Ads paint biased picture of schools
Advertisements paid for by the Kansas Policy Institute have been appearing in newspapers all over the state. One ad painted the rather biased picture that large numbers of students attending the Andover school district are not performing well on state assessments.
Nothing could be further from the truth. Andover schools have a long and proud history of success.
Every year students come to Andover from a variety of circumstances with ever-increasing learning needs. Our teachers don’t make excuses, but work tirelessly to ensure that these students make real academic growth and reach their full potential. And this happens even though per-pupil funding has decreased, class size has increased, and more classroom supplies are purchased out of pocket by teachers.
The KPI ads use 11th-grade reading and math scores of “exceeds standard” and “exemplary” to imply that all other students in the 11th grade are somehow failing. Not so. In fact, when the students who meet the standard set by the state are included, 94 percent of Andover 11th-graders meet or exceed standards in reading and 87 percent do so in math.
Are we working to help more students perform at the levels of “exceeds standard” and “exemplary”? We absolutely are. But let’s be fair and look at the whole picture of student achievement.
I was one of the dentists who volunteered, alongside dental hygienists, dental assistants and many others, at Saturday’s “Give Kids a Smile Day.” It was a wonderful experience that helped about 175 kids with $100,000 worth of dental needs.
I was eager to see the event coverage in The Eagle but was disappointed that the article started with the experience of an adult, the mother-in-law of the CEO of Kansas Health Foundation, followed by information about the scarcity of care and the “crisis in oral health in Kansas” (March 11 Local & State).
I applaud the preventive and awareness efforts of the foundation but detest the misguided use of data to ultimately change dental-care delivery for Kansans. The counties that have no dentists also have no Walmarts or other amenities. Some have no veterinarians, even though they have more livestock than people. Most residents live within a 30-minute drive of a dentist.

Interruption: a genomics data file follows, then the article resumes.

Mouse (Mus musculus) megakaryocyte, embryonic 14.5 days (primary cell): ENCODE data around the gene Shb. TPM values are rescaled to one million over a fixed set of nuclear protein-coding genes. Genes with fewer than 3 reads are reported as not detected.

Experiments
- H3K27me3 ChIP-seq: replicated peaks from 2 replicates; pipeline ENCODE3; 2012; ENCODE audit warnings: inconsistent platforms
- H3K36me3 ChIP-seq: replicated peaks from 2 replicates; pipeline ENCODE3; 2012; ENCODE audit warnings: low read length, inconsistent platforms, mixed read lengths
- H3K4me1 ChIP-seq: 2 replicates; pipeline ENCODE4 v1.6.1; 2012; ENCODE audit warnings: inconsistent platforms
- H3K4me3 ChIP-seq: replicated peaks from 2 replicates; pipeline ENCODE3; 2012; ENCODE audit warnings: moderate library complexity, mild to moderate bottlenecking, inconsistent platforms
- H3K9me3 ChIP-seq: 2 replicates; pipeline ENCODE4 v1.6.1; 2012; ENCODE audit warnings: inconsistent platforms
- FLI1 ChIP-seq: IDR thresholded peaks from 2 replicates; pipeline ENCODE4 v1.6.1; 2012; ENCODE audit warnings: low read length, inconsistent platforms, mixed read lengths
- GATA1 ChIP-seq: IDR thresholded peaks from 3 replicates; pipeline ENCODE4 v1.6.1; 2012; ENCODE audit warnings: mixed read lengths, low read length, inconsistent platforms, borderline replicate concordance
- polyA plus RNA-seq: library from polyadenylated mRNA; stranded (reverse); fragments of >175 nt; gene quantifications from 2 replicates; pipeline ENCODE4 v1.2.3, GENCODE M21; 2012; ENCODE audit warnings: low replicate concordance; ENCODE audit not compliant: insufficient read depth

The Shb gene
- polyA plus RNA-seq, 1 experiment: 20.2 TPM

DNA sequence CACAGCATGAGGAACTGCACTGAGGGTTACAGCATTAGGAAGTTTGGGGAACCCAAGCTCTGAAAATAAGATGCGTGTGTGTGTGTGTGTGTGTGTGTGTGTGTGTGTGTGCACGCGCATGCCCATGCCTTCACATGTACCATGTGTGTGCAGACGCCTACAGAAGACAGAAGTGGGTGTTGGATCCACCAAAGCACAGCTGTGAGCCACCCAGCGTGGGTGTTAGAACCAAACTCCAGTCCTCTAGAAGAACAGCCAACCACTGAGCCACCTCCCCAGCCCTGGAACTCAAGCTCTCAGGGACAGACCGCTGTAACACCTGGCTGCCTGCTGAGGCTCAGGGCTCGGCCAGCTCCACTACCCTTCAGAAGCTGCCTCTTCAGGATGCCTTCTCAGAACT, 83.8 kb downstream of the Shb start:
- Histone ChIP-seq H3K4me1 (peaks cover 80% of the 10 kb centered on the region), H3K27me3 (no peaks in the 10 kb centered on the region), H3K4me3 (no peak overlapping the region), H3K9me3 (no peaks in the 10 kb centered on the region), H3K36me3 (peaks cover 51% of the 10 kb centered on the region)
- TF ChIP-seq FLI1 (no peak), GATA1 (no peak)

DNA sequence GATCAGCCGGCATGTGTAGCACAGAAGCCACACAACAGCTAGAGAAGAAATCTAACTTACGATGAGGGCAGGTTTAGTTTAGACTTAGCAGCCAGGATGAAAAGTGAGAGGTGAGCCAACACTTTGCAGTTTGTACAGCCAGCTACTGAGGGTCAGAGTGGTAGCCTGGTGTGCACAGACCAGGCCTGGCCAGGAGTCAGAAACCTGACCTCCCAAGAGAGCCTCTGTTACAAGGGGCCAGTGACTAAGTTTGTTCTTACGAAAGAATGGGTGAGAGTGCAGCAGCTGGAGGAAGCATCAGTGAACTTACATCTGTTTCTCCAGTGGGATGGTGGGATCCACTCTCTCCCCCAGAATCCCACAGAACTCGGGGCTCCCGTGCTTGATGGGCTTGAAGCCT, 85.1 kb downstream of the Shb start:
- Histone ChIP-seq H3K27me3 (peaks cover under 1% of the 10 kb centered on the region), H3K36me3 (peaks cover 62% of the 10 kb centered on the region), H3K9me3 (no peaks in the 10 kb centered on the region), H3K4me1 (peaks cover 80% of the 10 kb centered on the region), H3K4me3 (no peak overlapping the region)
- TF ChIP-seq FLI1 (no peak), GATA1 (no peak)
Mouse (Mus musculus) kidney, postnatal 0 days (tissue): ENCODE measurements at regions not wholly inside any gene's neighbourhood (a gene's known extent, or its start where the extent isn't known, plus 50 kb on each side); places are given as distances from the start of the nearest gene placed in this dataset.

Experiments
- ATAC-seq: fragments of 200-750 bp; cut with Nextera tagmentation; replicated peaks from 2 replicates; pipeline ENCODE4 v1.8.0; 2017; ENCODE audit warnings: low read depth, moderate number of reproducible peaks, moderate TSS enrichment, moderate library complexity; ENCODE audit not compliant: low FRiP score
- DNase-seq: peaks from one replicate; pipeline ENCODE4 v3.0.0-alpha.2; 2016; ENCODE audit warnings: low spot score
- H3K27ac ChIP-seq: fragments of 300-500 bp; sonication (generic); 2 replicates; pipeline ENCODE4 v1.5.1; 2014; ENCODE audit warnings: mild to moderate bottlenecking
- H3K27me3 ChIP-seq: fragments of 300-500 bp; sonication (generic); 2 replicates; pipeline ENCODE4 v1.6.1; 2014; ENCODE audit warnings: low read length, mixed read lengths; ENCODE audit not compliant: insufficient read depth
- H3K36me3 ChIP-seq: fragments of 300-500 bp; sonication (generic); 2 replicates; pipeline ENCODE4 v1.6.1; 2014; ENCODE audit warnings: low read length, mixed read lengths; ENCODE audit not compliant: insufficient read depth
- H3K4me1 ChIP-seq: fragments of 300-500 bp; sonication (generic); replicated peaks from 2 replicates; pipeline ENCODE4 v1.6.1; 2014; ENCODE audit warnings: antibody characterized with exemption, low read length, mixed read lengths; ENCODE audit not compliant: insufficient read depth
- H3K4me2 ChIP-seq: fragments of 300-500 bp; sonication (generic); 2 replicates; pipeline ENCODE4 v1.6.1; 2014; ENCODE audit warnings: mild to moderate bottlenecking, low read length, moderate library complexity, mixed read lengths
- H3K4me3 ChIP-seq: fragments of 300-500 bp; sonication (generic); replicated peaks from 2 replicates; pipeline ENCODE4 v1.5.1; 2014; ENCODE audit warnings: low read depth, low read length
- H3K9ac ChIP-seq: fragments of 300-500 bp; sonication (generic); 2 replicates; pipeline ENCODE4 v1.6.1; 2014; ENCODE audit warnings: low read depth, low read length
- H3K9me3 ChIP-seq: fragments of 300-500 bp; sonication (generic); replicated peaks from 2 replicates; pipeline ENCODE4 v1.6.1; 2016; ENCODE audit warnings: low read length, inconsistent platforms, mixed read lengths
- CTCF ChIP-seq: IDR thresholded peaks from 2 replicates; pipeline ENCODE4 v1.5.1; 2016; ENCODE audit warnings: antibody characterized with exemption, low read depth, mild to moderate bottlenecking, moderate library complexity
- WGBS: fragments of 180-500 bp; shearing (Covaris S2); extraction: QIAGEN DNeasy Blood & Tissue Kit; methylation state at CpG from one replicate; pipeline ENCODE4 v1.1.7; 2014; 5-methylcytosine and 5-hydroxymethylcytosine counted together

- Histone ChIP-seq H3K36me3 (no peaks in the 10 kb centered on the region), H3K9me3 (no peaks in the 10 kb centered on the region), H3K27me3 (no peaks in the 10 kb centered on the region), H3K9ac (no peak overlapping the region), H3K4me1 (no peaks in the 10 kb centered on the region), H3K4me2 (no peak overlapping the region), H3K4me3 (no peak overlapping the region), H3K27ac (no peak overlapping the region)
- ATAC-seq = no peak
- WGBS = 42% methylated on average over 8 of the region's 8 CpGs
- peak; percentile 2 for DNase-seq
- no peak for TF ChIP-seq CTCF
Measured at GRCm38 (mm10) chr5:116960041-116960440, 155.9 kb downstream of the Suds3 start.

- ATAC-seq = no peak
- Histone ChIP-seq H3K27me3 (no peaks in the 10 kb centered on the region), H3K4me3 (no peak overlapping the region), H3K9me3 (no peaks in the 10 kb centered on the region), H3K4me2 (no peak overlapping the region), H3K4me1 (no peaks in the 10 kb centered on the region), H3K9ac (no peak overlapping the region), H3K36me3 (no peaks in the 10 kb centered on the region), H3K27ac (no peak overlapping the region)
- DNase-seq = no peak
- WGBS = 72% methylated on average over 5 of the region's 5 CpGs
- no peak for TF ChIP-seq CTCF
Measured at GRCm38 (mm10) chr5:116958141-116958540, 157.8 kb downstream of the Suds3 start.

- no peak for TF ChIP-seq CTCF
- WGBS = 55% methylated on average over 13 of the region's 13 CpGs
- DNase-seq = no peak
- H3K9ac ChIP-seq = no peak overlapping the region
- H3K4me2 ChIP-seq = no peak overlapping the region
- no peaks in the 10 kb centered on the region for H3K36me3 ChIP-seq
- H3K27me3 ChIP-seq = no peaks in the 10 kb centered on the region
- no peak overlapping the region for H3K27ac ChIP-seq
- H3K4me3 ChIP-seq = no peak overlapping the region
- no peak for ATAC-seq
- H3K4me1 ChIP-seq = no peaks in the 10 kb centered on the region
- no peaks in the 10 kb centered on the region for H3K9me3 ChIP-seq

Education and delivery of dental care are expensive but can be made affordable. There is no shortage of dentists or access to care, but there is a shortage of dollars. Three or four dentists would solve the dental “desert” areas, and new incentives have been proposed to attract and fulfill the needs of rural areas.
The smiles of the kids and the appreciation of the parents were plenty of recognition for the volunteers at Saturday’s event, but not once did the article mention the event by name or the efforts of the people.
ANTOINE E. WAKIM
Read before voting
I’m trying hard to understand the outrage against state Rep. Jim Ward, D-Wichita, by many state representatives (March 7 Local & State). I’m surprised there isn’t a healthy dose of embarrassment on the part of these legislators at being shown neglecting their duties.
The complaint is that Ward misled these legislators. The legislation in question was available for review before it was voted on. If a representative has not read the legislation that comes before him, how is his wrong vote anyone else’s responsibility?
Kansas statute 54-106 contains the oath of office for every state officeholder. It reads, “I do solemnly swear (or affirm, as the case may be) that I will support the Constitution of the United States and the constitution of the state of Kansas, and faithfully discharge the duties of (Kansas state representative), so help me God.”
How does one know if legislation upholds either constitution if one doesn’t read it before voting? Reading is one of the duties of the office. I’d like the names of those legislators who voted for Ward’s bill and are now crying foul. I think their dereliction of duty is important information every Kansan is entitled to before the next election.
I got highly discouraged reading “Government-subsidized green lightbulb isn’t selling cheap,” regarding expensive LED lightbulbs (March 10 Eagle). Fifty-dollar lightbulbs? Really?
As a teenager, I find the thought of maintaining a home with $50 lightbulbs a bit frightening. Are these lightbulbs affordable for American families? Even with the proposed rebates, Americans would spend hundreds of dollars to replace incandescent lightbulbs in their homes with LED lightbulbs.
Furthermore, the government gave the manufacturer of these “green” bulbs a $10 million prize. Maybe the government should have given the $10 million to the U.S. citizens so that we can buy these lightbulbs. Another stimulus plan?
I am all for reducing, reusing and recycling, but paying $50 per lightbulb does not seem efficient or affordable to me.
ARIANNA DE JONG
I heard a local TV sports department give the Friends University women’s basketball score from the tournament in Sioux City, Iowa. I didn’t know it knew that Friends was in Wichita.